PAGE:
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Letter to the editor: Advice for Nova Star Cruises


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I’m very glad that “Nova Star Cruises is looking to drive volume.”  That should be their priority and ours. I also strongly agree with most of what Nova Star Cruises’s Mark Amundsen had to say in your July 15 issue. 

Given our four-year hiatus without a ferry to New England, it will take more than one year to for the service to land on sound economic footing. Not only has the hiatus affected the travel plans of Americans, it has also hollowed out the tourism infrastructure in western Nova Scotia, and owners of said infrastructure are understandably cautious about betting the farm on future links.

However, one of Mr. Amundsen’s remarks troubles me: “We want to get people on board to see it. That’s why we’ve done a lot of discounting in year one.”  I know the Nova Star is a cruise ship, not “just” a ferry.  Services offered aboard sound second to none, and I hear that most passengers find the trip well worth what they pay. Satisfied customers will spread the word and bookings should be up next year. The fact remains that lots of potential passengers were scared off by the initial fares, and I am very concerned that if they are not kept reasonably modest, future volume will be seriously affected, established reputation or not. 

I recall that in 1971 (a year after the Prince of Fundy began service), the Bluenose was still the only CN ferry making a profit.  In 1972 fares were raised and seems to me, that was the first year that the Bluenose incurred a loss.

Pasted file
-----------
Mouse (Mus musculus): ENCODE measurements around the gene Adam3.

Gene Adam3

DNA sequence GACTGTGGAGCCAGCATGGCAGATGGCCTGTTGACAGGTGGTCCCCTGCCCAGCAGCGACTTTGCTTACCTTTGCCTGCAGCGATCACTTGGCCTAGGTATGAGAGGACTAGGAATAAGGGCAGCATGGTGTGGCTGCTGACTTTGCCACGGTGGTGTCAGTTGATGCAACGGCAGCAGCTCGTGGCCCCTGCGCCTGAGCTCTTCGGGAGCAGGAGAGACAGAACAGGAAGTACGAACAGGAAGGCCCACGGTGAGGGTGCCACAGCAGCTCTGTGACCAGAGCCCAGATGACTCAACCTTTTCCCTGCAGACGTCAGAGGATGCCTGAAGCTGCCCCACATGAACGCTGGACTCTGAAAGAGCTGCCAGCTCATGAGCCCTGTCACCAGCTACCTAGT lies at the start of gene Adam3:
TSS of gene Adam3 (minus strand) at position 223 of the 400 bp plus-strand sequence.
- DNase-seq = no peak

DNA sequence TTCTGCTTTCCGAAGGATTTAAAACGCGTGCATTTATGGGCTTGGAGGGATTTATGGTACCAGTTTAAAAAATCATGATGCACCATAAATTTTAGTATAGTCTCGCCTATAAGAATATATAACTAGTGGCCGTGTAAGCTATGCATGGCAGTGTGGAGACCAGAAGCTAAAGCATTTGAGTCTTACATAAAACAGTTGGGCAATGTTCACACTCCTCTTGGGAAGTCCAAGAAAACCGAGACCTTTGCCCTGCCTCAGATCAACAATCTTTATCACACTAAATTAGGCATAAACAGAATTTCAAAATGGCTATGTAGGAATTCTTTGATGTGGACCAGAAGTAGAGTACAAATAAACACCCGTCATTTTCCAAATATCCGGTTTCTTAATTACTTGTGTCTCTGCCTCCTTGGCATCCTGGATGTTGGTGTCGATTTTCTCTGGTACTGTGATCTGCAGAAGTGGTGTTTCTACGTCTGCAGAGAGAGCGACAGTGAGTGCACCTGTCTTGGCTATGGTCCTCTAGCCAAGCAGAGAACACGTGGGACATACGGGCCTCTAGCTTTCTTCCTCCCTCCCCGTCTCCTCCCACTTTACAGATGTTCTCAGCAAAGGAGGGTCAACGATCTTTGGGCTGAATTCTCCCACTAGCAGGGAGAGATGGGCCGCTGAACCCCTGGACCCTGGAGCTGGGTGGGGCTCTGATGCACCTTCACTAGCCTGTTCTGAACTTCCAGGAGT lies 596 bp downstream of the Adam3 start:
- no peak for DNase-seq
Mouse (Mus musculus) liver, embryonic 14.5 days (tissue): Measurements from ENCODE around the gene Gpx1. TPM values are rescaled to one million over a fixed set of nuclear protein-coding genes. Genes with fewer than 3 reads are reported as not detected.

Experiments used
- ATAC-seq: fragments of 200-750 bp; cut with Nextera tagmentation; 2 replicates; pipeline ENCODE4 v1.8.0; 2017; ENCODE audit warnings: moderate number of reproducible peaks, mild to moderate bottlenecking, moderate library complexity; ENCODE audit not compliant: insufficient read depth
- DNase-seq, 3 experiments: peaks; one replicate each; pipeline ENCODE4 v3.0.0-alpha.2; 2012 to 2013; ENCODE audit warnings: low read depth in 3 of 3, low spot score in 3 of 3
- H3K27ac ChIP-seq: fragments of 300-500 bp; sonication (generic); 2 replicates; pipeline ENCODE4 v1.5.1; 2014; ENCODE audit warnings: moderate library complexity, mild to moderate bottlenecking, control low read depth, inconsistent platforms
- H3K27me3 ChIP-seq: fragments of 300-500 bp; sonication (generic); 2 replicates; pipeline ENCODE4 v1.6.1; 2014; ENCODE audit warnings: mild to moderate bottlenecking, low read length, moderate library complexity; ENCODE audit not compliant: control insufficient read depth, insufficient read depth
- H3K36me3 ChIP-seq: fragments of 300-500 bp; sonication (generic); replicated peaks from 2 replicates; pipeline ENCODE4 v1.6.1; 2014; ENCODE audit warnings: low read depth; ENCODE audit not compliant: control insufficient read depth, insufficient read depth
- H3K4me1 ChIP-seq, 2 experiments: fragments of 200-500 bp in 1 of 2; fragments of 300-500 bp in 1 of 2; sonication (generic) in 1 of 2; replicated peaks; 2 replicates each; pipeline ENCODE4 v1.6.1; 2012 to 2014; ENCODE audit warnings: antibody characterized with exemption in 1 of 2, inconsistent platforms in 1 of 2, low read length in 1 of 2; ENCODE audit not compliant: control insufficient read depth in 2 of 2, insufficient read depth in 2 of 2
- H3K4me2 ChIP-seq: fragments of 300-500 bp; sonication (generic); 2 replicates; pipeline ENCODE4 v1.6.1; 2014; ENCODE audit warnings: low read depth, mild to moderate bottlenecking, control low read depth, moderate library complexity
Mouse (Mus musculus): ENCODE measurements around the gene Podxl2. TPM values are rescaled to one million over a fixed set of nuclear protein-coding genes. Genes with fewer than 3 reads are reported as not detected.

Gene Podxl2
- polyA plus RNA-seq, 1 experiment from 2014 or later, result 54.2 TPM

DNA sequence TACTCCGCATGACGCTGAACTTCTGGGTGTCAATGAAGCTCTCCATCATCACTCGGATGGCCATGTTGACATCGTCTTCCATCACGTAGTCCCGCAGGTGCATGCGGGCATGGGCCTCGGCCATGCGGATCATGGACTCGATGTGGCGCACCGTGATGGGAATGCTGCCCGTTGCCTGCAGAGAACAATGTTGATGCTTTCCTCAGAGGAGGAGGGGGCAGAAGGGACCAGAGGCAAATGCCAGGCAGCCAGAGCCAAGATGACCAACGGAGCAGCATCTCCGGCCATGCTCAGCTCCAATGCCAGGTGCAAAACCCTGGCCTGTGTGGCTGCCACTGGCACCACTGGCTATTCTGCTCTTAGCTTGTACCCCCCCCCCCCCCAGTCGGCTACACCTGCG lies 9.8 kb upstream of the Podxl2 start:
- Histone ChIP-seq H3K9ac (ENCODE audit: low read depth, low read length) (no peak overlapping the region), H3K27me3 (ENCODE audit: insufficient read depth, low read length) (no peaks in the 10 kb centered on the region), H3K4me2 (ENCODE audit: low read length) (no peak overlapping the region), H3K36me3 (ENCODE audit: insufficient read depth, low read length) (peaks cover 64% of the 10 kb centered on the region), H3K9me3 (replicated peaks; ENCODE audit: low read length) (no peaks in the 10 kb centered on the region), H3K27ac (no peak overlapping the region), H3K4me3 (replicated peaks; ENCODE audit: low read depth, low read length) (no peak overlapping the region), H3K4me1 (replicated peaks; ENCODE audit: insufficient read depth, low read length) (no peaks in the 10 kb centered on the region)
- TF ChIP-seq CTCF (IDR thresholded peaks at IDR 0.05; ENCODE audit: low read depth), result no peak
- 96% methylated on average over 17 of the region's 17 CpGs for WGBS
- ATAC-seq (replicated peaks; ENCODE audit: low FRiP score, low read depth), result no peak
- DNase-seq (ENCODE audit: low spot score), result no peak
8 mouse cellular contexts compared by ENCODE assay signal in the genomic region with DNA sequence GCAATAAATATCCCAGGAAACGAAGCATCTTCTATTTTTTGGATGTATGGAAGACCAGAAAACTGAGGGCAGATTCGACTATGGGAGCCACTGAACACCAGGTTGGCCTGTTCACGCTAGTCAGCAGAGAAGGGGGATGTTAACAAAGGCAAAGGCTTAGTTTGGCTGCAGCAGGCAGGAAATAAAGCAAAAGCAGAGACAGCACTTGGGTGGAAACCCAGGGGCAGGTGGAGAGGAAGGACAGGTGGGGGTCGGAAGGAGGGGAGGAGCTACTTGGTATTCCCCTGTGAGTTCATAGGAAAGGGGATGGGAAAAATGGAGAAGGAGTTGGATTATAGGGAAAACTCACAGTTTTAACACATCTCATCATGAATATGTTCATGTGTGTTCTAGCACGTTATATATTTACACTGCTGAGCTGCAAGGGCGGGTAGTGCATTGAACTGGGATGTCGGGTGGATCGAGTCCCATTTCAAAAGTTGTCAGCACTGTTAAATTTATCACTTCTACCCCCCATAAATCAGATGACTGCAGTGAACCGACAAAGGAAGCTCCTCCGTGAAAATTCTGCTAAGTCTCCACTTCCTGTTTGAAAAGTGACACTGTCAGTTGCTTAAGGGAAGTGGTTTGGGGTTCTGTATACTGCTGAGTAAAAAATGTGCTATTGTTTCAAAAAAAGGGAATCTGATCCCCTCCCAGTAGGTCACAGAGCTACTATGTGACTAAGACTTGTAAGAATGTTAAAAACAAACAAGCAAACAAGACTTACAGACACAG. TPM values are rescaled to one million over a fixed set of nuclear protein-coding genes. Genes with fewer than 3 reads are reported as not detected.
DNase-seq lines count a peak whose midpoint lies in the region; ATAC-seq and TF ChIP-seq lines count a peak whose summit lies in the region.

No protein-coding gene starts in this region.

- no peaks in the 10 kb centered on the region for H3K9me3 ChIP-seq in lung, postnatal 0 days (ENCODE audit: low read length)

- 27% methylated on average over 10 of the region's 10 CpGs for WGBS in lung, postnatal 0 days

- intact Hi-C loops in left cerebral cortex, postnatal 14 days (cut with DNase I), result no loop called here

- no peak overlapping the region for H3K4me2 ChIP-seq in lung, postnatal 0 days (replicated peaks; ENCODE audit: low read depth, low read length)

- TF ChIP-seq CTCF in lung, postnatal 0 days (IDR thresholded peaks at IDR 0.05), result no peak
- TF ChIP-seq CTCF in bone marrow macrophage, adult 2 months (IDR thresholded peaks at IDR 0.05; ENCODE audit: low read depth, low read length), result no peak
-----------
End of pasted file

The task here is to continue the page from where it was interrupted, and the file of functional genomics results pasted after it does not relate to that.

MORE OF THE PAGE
Not only that, this year’s discounts worked. The reputation of the Nova Star experience will certainly help attract people, but I bet that reasonably modest fares will attract a lot more. Think about that, Mark, and think hard, and please make whatever tweaks make sense to assure high volume.

While I’m at it, let me share another worry with Nova Star Cruises and with Maine-based businesses, which are benefiting from this service. The Nova Star will need continued support for a number of years, and we should all be willing to do our part to assure its sustainability. 

Only $2 million remains from Nova Scotia’s $21 million commitment. Of the $19 million we had to invest in this initial year, $7 million came as a bit of a surprise. The American regulators obliged us to pony up $2 million to cover cancellation refunds should they be needed. Then $5 million of support, which the State of Maine had led us to believe they had somehow committed to the service, did not materialize, so good old Nova Scotia did the honourable thing again. Sorry, folks; I feel scammed and I am angry about it. (Editor’s note: The State of Maine says its commitment was to help Nova Star secure a $5 million line of credit.)

It’s Maine’s turn to be honourable, and it’s high time for anyone stateside who is concerned about this service to remind their representatives of that. Our provincial debt is scary and our taxpayers are maxed-out. A lot of us are willing to work very hard to make sure that this service succeeds, but host-parasite relationships are not sustainable. 

This service promises to be the start of something great. We all need to work together to assure that it succeeds, and that includes the folks on the other side of the Gulf of Maine.

 

John Sollows,

Wyman Road, Yarmouth County

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